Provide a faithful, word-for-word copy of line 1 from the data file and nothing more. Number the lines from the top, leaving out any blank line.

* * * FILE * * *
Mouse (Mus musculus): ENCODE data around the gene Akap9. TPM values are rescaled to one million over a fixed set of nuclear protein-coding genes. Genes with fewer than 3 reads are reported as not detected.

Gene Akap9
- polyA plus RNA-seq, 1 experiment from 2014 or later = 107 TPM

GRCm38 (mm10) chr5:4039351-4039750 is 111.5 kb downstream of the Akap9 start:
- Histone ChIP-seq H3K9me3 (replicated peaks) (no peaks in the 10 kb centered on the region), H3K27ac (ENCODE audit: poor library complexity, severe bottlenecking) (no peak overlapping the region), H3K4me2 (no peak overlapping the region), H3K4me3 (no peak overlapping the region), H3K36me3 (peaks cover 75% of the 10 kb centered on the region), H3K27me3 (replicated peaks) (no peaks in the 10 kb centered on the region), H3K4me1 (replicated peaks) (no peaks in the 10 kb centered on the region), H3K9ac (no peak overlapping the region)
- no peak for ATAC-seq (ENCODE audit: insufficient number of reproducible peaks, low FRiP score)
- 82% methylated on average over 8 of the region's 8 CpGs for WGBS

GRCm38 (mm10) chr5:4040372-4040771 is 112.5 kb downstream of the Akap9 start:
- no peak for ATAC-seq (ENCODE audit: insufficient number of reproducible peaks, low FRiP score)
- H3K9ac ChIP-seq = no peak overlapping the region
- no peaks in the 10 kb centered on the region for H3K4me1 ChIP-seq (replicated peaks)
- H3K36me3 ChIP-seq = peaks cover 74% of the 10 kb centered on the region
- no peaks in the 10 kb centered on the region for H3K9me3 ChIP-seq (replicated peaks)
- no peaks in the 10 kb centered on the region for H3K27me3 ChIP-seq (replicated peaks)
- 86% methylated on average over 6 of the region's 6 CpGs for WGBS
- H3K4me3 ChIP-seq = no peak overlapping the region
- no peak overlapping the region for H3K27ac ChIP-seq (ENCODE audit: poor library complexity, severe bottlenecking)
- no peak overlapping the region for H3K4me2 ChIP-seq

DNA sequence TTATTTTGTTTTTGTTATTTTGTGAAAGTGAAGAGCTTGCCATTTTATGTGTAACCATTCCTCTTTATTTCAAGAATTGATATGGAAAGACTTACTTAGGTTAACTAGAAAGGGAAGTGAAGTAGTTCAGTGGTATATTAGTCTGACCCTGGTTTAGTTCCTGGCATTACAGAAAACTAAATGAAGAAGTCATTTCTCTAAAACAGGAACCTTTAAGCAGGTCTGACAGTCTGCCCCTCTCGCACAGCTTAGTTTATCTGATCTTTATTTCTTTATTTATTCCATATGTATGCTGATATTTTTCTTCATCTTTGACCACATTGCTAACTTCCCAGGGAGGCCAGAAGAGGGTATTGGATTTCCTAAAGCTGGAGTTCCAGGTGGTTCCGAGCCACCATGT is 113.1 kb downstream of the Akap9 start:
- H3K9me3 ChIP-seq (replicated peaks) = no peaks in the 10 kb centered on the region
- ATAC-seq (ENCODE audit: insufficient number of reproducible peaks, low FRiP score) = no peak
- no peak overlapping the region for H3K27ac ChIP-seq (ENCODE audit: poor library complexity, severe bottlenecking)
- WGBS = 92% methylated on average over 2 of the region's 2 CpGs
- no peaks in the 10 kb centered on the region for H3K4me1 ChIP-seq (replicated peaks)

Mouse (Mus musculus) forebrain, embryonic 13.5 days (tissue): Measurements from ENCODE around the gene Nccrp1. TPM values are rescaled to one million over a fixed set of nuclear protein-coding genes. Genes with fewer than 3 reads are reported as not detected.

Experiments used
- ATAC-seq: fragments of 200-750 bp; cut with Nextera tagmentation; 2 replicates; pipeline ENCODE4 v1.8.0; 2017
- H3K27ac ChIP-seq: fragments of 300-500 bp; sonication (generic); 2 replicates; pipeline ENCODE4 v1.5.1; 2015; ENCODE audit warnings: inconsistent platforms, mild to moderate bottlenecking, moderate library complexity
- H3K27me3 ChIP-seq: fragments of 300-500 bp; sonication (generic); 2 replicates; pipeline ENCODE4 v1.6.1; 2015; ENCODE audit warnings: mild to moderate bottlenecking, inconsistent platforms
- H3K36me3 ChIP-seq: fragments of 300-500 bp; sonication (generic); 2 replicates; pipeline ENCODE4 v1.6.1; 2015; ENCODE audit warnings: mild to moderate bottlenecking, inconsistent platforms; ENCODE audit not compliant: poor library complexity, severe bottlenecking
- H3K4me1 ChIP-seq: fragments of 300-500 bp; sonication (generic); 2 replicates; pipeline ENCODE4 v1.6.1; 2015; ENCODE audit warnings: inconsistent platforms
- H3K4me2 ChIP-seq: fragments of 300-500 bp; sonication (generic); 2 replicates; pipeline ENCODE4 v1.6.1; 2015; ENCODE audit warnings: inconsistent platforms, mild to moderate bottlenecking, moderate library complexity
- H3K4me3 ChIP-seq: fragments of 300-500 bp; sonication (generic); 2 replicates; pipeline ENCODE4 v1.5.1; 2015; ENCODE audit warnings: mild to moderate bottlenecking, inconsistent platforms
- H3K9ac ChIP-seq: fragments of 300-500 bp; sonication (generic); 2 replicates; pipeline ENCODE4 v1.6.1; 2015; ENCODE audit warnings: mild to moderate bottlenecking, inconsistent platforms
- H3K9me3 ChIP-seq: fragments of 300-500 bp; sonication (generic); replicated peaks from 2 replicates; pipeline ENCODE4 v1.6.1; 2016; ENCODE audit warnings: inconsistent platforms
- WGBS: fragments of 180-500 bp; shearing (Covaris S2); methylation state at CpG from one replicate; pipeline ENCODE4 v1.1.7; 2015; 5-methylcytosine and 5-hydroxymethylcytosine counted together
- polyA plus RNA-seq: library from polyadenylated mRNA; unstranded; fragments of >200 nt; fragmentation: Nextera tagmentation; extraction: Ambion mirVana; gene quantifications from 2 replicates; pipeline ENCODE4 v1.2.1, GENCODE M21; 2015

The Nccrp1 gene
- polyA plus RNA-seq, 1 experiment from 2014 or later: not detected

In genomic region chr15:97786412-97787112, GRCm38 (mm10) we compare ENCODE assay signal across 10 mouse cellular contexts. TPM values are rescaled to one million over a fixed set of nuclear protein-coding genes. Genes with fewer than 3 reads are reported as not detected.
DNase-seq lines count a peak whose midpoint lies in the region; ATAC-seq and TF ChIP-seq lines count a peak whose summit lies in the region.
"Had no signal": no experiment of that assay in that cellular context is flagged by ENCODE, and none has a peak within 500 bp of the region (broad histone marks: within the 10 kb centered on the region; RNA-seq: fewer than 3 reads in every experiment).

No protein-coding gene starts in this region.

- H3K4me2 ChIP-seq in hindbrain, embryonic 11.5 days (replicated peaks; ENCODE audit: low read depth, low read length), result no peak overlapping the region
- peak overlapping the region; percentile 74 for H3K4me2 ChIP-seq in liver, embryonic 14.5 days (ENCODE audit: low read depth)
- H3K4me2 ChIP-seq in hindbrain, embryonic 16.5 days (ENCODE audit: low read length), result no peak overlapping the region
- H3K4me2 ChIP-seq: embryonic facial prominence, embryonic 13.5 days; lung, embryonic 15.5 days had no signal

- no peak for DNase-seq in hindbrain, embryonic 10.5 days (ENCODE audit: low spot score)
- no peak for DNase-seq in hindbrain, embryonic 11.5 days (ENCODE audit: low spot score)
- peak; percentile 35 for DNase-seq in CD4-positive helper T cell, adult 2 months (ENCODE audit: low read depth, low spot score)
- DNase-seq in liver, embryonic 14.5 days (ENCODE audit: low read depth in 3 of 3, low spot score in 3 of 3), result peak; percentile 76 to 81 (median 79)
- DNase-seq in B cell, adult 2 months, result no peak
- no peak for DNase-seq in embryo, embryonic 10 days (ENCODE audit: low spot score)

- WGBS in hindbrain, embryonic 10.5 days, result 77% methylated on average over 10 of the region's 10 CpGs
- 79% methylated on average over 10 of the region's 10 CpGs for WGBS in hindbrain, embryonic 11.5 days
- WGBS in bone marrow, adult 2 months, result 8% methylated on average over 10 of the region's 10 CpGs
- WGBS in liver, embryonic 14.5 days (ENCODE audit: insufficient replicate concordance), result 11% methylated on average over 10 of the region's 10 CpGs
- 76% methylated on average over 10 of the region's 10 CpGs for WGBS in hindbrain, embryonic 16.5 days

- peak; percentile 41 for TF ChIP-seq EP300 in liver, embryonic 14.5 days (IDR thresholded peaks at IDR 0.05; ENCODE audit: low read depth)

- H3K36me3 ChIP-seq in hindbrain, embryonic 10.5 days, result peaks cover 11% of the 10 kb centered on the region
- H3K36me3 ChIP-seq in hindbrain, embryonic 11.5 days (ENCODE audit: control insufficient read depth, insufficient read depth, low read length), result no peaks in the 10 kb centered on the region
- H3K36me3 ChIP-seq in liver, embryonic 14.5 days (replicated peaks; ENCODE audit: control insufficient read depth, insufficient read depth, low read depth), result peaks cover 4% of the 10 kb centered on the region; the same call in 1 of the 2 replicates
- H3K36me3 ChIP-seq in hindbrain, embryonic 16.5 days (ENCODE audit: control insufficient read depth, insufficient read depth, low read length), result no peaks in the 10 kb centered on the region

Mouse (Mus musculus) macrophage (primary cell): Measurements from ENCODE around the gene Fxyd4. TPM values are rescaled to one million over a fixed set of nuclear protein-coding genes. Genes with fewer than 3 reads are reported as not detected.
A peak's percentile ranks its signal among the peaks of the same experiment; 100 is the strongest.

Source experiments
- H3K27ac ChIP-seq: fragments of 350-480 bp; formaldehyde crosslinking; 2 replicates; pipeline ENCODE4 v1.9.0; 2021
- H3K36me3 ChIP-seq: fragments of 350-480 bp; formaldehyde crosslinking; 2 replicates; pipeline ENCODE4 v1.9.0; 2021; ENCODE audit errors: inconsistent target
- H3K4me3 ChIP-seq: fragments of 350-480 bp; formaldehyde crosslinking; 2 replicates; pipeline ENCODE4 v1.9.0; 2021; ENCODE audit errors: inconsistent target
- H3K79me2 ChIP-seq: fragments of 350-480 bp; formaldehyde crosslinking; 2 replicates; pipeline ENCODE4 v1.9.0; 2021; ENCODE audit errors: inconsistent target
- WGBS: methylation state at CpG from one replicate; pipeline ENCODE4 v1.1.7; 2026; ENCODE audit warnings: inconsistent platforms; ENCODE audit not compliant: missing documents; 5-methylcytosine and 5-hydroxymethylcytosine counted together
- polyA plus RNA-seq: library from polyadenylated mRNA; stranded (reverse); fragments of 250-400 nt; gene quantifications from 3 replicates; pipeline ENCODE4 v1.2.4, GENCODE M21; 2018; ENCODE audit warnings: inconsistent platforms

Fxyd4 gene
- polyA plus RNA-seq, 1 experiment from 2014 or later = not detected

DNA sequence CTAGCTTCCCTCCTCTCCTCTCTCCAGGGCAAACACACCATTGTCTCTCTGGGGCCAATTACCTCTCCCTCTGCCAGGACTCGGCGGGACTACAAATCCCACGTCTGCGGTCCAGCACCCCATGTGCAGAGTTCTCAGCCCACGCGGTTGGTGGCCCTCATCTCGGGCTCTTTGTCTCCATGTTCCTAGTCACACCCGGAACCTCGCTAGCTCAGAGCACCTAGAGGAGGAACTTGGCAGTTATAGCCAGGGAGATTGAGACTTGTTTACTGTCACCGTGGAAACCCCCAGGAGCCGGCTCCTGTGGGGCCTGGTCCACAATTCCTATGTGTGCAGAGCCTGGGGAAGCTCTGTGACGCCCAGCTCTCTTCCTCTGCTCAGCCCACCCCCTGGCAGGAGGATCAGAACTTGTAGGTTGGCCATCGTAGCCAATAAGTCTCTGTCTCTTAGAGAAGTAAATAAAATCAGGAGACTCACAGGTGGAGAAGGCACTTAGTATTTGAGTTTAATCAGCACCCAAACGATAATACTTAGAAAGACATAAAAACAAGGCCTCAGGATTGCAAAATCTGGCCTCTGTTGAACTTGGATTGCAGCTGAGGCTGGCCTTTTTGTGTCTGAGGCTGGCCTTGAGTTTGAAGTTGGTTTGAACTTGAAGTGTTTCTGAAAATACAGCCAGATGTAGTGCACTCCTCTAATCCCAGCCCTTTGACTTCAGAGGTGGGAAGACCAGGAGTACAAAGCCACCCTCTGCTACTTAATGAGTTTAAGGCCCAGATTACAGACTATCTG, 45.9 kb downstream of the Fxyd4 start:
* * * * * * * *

Mouse (Mus musculus): ENCODE data around the gene Akap9. TPM values are rescaled to one million over a fixed set of nuclear protein-coding genes. Genes with fewer than 3 reads are reported as not detected.